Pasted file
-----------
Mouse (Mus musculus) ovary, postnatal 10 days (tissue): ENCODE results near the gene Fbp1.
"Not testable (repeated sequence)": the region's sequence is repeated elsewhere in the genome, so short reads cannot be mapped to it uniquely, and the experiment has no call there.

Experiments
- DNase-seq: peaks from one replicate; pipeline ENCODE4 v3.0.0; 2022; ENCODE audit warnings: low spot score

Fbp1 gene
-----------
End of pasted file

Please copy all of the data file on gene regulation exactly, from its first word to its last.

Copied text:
Mouse (Mus musculus) ovary, postnatal 10 days (tissue): ENCODE results near the gene Fbp1.
"Not testable (repeated sequence)": the region's sequence is repeated elsewhere in the genome, so short reads cannot be mapped to it uniquely, and the experiment has no call there.

Experiments
- DNase-seq: peaks from one replicate; pipeline ENCODE4 v3.0.0; 2022; ENCODE audit warnings: low spot score

Fbp1 gene